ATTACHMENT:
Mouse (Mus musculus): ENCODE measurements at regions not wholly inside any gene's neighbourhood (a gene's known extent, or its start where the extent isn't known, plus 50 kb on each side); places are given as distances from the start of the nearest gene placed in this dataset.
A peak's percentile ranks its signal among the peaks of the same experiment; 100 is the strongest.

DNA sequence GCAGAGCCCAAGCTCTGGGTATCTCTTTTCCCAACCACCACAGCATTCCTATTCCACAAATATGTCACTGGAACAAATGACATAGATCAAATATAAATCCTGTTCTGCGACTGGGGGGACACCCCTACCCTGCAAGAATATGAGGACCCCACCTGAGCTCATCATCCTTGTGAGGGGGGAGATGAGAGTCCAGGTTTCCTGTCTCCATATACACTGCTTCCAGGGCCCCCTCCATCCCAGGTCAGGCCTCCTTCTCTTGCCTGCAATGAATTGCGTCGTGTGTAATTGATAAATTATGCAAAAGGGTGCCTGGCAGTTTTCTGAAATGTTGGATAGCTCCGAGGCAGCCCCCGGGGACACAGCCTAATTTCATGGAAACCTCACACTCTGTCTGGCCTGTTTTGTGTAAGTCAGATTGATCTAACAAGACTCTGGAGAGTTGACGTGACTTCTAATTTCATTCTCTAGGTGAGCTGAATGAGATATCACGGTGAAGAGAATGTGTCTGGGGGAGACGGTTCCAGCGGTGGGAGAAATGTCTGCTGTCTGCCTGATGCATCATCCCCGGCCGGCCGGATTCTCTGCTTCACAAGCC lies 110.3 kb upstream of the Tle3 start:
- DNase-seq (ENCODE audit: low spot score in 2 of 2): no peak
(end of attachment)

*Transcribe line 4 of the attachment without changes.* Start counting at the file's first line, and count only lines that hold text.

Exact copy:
- DNase-seq (ENCODE audit: low spot score in 2 of 2): no peak